Page 56 - The Great Famine in Cape Breton, 1845-51
ISSUE : Issue 58
Published by Ronald Caplan on 1991/8/1
tice." Officials could not hope to keep track of these thousands who arrived at remote ports and who quickly disappeared into the woods. The new settlers had learned little in Scotland of scientific agricultural methods. They simply cleared the trees, burnt the wood for fertilizer, and with a cas-chrom • a home-made hand plough • planted their po? tatoes or some wheat among the stumps. Fortunately, the virgin land bore abundantly. This poverty and overwhelming dependence on the potato proved dangerous. An extraordinarily cold season in 1832 greatly diminished the potato and grain crop. The following year wit? nessed serious crop failures at Baddeck, Middle River and St. Ann's. Though the government sent supplies, thus averting a calamity, cir? cumstances inviting disaster in Cape Breton remained. It arrived in 1845. By 1846, potato blight affected virtually the whole island. This meant that lack of seed for the next crop made 1847 and 1848 probably the most disastrous years in human terms. In 1848, the rot was still bad and heavy rains after early August hurt other crops, especially hay. 1849 was a drier year and the rot was not as prevalent, but the wheat fly struck. Substitute crops, however, were then being cultivated, somewhat lessening the dependence on pota? toes and wheat. The following year was moister, resulting in more rot which also affected tubers stored after harvest. In 1851, the fly once again devastated the wheat crop, and even in 1852, both parasites remained, though increasing crop diversity lessened the threat. Gen? erally, after 1851, improved agricultural methods and a diversity of planting eliminated the danger of famine, though the two pests con? tinued to be a problem. F. MacLEOD SIDING LTD. 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Box 696, HaUfax, N.S., B3J 2T7 Department of Community Services Throughout the period 1845 to 1851, generally speaking, the most re? cently settled areas suffered the greatest, since they had fewer re? sources to fall back on. Due to the nature of the disease, some potato fields might be destroyed, while nearby holdings were spared. The Mi- ra River area was badly affected, particularly in 1847-48. The areas of worst infestation extended from there westward to the newly-settled regions around Loch Lomond and Red Islands, especially in 1848. Isle Madame's worst year was 1847, when the fishery also failed. The interior lands at the Strait of Canso suffered in 1845,1847 and 1848. The territory extending from Little Narrows to Lake Ainslie was very hard hit, the latter area in particular suffering successive failures from 1845 to 1847. Nearby Broad Cove lost its crop in 1845 and 1847, Ma? bou lost half its crop in 1846, and the 1847 planting was a total failure. Baddeck was hit early, in 1845, but in 1848 the entire area from the village to St. Ann's, and northward to Middle River and Margaree, was badly affected. The latter two areas were also attacked in 1845 and 1847. The Sydney area suffered most in 1847 and 1848. The threat of starvation hung over the island throughout this period. When the blight first struck in 1845, farmers in Margaree hoped their cattle could be fed the infected potatoes, only to discover that the an? imals died. Instead, livestock was exported; in 1845 alone, Margaree shipped 440 head of cattle and 500 sheep to Newfoundland. In such a way, cash could be obtained for the purchase of food and seed. Newly-settled areas could not fall back on this expedient; in 1847 at South Lake Ainslie and Whycocomagh, for example, when the cattle and sheep had eaten all the grain, they had to be slaughtered, so that seed grain could be saved for the next season. These people had given up on the potato, and should their next grain crop fail, they faced starvation. The same applied to Arichat, but as a seaport, oats and bartey could be imported there from Prince Edward Island. Like Arichat, Sydney could easily bring in food, but the great demand for supplies led to serious shortages there. In June 1847, for exam? ple, there was not a barrel of flour to be found in the town, and a girt died of starvation at nearby Mira. The danger of starvation was seri? ous for the needy and the Indians, as well as for the newer settlers. A poor man starved to death at Cow Bay (Port Morien) in the spring of 1849, and a short while later, a coroner's inquest found that a Mic? mac had died "from the effects of cold and want of food." No records were kept of those who perished from debilitation or dis? eases which developed in bodies weakened by hunger, but between 1845 and 1851, many reports indicated that people were in a "state of starvation," and that the situation in places was "feartul." Condi? tions in Broad Cove in 1847 were described as "deplorable." Such statement'wer'omm'' in the House of Assembly. A Com- ??""??"??" • ?'??'"'??"'??'"??'"' • ?' mittee on Relief to the Poor Set? tlers reported in the spring of 1848 that "Poverty, wretchedness, and misery, have spread through the island of Cape Breton." The island was also described as the "Ireland of Nova Scotia." People from the back and new settlements filtered into the principal towns in groups of twenty or more, some walking forty to fifty miles, begging for a bit of flour or meal. A Loch Lomond woman later recalled: "A group of men and women start? ed for L'Ardoise by foot over blazed roads, following the lake and river down as far as Grand River then taking a blazed trail over L'Ardoise Highlands, for some of us were over thirty miles from our homes. The poor women were barefooted and each woman took her knitting along with her and knit? ted away as they walked over and around the hills, by windfalls and swamps until they reached the shore, hungry and tired. Each man. and woman was supplied with a half a barrel of Indian meal, then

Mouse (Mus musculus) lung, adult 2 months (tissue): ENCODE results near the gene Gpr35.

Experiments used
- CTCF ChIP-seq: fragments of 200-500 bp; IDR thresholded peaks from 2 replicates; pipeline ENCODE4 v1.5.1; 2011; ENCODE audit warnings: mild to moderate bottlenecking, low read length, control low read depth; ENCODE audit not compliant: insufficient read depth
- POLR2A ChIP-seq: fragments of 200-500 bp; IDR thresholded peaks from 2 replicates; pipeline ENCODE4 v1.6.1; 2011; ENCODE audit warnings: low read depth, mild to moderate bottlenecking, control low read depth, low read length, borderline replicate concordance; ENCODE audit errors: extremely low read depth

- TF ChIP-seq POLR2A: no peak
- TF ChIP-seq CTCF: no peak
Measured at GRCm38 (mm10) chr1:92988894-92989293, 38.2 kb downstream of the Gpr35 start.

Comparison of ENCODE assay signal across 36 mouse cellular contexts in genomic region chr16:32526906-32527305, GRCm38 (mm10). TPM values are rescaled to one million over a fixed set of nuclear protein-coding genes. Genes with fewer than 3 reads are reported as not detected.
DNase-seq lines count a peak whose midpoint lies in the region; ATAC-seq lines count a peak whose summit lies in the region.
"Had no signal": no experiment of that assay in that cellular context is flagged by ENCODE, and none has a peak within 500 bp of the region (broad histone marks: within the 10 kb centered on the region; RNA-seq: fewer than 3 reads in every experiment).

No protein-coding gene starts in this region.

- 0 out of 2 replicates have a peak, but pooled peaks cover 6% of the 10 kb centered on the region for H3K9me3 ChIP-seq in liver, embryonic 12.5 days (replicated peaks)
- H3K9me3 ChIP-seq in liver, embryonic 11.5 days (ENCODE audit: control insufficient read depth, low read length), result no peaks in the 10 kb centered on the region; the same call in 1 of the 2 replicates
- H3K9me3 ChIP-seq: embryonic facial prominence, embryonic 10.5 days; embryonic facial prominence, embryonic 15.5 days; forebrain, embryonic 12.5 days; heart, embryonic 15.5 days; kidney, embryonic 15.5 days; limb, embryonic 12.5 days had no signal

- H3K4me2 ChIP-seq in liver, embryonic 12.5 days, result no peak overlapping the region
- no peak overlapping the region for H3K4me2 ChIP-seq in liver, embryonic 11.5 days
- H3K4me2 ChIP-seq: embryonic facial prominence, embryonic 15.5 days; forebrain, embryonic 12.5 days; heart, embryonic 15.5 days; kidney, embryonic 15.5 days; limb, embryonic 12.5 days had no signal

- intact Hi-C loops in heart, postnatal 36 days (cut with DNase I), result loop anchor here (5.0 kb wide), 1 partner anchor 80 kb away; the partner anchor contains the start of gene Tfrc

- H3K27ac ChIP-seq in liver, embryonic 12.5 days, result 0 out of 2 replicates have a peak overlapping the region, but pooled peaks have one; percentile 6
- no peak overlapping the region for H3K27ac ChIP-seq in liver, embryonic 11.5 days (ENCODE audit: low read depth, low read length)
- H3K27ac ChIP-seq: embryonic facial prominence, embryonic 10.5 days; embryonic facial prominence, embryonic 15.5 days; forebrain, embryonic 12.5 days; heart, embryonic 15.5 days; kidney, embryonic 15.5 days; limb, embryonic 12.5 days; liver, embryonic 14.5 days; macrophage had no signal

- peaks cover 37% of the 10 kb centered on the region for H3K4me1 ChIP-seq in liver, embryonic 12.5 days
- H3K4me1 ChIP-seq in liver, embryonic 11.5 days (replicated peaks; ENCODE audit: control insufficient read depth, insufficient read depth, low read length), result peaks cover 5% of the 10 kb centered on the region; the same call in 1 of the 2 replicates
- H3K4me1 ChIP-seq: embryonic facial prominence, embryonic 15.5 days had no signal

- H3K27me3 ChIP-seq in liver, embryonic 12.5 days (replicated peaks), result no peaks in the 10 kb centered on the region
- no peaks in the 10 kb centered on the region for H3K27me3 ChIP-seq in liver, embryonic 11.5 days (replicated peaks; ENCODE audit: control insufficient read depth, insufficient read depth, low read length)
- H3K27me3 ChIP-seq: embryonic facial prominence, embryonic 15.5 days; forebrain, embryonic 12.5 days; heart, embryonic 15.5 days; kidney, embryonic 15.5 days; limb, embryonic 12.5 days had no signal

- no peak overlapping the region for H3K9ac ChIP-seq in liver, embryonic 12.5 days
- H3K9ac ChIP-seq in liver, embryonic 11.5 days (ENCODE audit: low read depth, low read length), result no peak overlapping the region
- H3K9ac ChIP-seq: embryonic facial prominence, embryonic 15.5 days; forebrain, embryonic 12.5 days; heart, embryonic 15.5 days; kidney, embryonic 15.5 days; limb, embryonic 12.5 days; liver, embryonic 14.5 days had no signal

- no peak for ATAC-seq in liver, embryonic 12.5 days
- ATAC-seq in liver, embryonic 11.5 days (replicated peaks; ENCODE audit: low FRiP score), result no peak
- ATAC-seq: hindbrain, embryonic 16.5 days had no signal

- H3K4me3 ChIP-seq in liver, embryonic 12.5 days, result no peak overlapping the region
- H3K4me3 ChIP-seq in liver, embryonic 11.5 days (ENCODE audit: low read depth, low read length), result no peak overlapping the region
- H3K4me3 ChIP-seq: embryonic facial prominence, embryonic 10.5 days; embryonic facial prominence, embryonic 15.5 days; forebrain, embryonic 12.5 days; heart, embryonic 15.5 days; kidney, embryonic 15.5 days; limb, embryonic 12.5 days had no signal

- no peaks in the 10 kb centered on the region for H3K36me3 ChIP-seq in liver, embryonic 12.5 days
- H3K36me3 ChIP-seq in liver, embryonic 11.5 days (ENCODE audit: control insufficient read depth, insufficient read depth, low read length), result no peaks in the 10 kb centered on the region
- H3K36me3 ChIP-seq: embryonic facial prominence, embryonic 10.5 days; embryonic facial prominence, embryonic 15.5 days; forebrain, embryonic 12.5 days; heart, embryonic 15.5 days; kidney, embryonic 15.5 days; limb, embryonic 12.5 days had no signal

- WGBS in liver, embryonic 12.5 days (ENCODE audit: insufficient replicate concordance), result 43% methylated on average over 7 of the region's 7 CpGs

Cape Breton's Magazine